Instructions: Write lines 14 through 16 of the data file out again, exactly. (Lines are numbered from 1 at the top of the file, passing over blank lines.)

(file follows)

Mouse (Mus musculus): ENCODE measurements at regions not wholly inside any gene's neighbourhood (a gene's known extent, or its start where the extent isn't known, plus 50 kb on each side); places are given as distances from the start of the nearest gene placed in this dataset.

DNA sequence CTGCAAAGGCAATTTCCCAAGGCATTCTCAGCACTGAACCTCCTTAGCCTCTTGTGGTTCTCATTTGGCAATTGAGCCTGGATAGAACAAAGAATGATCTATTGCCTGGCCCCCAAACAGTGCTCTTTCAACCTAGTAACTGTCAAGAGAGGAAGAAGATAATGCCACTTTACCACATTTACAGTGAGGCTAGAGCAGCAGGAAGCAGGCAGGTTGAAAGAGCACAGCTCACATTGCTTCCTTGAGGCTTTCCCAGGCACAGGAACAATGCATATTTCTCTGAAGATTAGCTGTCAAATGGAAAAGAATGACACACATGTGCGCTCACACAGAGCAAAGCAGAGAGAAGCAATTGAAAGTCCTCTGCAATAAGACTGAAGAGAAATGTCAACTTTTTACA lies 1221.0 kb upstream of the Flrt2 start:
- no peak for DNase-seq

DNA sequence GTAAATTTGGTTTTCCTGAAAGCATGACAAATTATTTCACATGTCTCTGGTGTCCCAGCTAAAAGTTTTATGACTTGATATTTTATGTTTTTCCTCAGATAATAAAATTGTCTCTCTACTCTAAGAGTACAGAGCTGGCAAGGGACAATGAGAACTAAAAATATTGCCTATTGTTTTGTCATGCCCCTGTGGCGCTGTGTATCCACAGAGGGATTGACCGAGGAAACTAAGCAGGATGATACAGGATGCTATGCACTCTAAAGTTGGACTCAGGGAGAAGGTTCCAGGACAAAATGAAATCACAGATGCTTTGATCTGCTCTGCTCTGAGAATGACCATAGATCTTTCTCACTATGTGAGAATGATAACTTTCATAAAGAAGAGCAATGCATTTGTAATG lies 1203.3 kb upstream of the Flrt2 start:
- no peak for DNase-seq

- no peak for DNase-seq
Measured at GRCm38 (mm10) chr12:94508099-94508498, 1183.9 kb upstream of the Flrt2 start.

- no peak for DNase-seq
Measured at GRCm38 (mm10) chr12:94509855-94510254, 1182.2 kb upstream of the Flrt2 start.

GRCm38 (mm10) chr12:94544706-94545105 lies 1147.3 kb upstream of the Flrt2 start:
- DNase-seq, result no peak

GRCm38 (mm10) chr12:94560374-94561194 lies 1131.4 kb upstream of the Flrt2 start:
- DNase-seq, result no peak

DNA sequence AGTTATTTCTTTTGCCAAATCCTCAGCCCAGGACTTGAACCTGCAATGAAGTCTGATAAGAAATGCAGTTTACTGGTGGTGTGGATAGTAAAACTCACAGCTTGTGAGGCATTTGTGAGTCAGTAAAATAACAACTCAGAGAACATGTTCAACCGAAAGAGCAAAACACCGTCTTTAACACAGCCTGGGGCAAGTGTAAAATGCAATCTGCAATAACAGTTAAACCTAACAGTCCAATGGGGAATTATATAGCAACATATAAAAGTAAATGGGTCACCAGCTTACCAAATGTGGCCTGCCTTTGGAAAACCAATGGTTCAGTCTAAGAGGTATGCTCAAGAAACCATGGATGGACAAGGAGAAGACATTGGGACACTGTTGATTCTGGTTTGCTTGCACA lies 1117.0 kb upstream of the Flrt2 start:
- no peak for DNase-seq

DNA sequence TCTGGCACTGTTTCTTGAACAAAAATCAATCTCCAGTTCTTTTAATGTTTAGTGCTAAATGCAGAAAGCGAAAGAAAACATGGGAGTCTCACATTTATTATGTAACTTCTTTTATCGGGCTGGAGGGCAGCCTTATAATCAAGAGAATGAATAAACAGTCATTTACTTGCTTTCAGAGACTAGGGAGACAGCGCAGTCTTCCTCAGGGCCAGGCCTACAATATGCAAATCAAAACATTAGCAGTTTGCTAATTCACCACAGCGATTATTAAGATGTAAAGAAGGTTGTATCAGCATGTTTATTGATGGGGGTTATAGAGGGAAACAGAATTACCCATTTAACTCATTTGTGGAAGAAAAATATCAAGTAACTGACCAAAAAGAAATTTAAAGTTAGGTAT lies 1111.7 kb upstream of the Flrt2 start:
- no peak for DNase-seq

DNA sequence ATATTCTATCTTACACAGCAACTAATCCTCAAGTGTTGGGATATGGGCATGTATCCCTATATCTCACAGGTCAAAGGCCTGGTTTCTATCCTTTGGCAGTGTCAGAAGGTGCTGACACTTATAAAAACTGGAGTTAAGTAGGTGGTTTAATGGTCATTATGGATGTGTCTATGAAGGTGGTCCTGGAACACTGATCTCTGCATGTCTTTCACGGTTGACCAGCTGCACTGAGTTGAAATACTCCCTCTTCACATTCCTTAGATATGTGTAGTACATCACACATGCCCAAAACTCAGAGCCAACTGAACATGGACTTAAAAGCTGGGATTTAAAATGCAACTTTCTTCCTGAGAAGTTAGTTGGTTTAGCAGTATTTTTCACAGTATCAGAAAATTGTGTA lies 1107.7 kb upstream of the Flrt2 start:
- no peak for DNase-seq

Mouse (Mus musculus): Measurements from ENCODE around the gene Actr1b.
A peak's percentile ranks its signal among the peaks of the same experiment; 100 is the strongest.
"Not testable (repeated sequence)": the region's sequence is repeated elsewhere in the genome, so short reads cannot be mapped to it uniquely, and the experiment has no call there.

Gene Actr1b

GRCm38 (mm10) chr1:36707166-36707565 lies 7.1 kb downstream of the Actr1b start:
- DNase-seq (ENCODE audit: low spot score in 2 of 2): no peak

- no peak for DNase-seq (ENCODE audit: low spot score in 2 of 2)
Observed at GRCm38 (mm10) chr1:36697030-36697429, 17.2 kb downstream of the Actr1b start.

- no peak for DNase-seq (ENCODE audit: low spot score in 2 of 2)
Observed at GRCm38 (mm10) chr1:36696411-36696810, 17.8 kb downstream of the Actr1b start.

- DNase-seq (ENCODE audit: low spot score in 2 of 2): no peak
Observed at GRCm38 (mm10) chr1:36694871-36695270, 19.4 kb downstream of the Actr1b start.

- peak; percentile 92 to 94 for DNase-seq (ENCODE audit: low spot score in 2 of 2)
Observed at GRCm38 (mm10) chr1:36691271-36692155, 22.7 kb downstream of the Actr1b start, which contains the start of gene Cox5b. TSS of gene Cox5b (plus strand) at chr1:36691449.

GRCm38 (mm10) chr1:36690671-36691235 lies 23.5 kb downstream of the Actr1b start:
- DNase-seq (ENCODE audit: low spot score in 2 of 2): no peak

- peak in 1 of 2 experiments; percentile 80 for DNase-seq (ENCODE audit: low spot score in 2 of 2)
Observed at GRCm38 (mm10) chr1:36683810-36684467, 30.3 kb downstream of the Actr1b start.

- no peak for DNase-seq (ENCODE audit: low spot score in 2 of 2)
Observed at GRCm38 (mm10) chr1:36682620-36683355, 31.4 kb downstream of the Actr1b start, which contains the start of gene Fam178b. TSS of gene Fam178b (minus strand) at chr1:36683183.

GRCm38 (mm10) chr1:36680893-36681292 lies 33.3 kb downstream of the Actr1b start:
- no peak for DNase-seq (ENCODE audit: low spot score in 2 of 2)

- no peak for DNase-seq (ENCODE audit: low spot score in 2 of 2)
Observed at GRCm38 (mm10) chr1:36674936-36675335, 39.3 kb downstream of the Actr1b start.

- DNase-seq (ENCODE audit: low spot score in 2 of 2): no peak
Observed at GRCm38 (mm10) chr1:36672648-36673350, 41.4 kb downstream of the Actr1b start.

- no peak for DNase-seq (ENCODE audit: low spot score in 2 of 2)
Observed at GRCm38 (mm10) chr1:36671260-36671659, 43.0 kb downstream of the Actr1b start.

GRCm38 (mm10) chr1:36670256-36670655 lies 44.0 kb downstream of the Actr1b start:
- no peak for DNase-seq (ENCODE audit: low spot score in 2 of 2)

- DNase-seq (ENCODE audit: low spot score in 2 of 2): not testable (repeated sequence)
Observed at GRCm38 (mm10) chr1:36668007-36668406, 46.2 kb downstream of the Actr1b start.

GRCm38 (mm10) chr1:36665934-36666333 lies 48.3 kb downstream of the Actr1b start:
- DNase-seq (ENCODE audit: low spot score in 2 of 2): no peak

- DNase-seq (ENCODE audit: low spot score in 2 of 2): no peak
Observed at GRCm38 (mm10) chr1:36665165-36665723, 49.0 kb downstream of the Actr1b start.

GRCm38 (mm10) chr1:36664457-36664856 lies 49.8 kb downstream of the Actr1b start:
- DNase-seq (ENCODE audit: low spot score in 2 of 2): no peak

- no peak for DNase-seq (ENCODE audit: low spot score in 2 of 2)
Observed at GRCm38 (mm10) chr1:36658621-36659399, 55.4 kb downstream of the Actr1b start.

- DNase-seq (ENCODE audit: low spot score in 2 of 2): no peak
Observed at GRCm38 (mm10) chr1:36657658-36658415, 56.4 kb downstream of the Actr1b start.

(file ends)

DNA sequence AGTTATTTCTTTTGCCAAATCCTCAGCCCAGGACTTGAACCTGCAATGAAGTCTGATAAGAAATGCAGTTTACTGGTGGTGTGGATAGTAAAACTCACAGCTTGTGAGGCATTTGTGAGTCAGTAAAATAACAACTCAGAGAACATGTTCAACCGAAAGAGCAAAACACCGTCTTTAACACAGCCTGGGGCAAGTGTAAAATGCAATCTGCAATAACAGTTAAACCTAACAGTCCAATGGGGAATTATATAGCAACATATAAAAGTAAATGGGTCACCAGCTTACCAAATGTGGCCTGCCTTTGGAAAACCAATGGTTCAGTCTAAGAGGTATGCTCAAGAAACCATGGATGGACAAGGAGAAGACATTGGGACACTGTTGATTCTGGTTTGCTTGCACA lies 1117.0 kb upstream of the Flrt2 start:
- no peak for DNase-seq

DNA sequence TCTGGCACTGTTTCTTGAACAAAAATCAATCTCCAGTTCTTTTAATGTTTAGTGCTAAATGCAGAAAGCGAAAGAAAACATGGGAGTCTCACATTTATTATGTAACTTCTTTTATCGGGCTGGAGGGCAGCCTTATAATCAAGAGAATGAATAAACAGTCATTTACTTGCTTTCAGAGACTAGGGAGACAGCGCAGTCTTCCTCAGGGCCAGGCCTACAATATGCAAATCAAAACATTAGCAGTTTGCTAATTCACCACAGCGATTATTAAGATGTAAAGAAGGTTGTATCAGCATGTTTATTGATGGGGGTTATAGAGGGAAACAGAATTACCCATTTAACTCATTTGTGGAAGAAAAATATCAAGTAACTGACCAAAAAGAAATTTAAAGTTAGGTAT lies 1111.7 kb upstream of the Flrt2 start: